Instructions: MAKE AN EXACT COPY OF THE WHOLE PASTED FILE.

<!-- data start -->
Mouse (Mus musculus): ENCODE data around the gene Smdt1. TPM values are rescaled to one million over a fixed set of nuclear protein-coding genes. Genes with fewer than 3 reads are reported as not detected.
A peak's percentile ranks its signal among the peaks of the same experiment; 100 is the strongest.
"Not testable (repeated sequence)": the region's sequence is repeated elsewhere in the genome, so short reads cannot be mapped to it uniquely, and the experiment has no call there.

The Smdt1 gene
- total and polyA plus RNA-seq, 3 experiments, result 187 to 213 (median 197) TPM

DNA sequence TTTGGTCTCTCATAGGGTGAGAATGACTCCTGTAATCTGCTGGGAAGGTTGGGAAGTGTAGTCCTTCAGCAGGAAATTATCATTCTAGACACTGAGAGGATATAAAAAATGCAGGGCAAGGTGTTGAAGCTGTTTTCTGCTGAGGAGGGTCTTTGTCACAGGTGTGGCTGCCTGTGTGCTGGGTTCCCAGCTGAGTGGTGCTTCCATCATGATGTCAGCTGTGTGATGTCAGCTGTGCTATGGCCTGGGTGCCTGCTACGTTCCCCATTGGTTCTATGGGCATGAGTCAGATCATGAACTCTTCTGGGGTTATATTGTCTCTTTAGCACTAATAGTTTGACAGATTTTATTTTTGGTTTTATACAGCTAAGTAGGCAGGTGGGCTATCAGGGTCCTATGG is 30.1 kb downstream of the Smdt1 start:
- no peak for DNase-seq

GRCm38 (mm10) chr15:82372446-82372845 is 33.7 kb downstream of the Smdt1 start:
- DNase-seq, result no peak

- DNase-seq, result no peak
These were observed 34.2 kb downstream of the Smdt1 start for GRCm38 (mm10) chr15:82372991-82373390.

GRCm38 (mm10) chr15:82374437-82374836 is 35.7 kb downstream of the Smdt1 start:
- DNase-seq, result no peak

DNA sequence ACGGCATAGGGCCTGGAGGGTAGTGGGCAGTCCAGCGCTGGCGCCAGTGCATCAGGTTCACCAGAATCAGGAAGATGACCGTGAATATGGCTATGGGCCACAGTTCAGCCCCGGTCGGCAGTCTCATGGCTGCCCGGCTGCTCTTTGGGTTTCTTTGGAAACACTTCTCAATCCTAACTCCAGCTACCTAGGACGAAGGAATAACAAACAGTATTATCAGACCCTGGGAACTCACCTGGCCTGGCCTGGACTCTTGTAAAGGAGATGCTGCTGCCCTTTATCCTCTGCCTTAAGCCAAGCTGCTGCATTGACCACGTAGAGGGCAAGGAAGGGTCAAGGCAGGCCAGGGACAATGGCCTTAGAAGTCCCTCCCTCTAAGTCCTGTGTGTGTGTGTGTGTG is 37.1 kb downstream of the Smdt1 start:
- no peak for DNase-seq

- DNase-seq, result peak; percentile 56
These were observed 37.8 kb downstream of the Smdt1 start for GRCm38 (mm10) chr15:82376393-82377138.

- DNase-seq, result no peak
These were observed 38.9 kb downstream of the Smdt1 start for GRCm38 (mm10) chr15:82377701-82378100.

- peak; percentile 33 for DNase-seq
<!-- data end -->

Mouse (Mus musculus): ENCODE data around the gene Smdt1. TPM values are rescaled to one million over a fixed set of nuclear protein-coding genes. Genes with fewer than 3 reads are reported as not detected.
A peak's percentile ranks its signal among the peaks of the same experiment; 100 is the strongest.
"Not testable (repeated sequence)": the region's sequence is repeated elsewhere in the genome, so short reads cannot be mapped to it uniquely, and the experiment has no call there.

The Smdt1 gene
- total and polyA plus RNA-seq, 3 experiments, result 187 to 213 (median 197) TPM

DNA sequence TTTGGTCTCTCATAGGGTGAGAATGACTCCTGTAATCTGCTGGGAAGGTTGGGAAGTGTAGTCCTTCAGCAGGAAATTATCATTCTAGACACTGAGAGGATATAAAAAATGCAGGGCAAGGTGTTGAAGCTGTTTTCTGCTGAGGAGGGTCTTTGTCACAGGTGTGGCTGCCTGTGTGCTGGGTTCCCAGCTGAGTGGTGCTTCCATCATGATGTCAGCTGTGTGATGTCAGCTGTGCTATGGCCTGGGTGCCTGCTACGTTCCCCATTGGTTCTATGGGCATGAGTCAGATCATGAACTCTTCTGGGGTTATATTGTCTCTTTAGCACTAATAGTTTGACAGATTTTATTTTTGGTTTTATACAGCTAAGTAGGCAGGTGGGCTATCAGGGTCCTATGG is 30.1 kb downstream of the Smdt1 start:
- no peak for DNase-seq

GRCm38 (mm10) chr15:82372446-82372845 is 33.7 kb downstream of the Smdt1 start:
- DNase-seq, result no peak

- DNase-seq, result no peak
These were observed 34.2 kb downstream of the Smdt1 start for GRCm38 (mm10) chr15:82372991-82373390.

GRCm38 (mm10) chr15:82374437-82374836 is 35.7 kb downstream of the Smdt1 start:
- DNase-seq, result no peak

DNA sequence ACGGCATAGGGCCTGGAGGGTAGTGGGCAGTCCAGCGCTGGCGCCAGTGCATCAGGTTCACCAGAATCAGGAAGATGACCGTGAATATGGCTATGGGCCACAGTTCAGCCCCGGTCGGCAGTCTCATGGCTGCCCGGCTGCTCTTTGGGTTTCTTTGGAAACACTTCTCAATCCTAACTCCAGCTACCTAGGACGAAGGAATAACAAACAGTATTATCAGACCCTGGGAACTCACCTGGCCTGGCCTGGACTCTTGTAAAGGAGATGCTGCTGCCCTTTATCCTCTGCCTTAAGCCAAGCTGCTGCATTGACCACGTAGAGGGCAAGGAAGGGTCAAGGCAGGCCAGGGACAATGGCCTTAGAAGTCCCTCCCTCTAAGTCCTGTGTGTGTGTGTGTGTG is 37.1 kb downstream of the Smdt1 start:
- no peak for DNase-seq

- DNase-seq, result peak; percentile 56
These were observed 37.8 kb downstream of the Smdt1 start for GRCm38 (mm10) chr15:82376393-82377138.

- DNase-seq, result no peak
These were observed 38.9 kb downstream of the Smdt1 start for GRCm38 (mm10) chr15:82377701-82378100.

- peak; percentile 33 for DNase-seq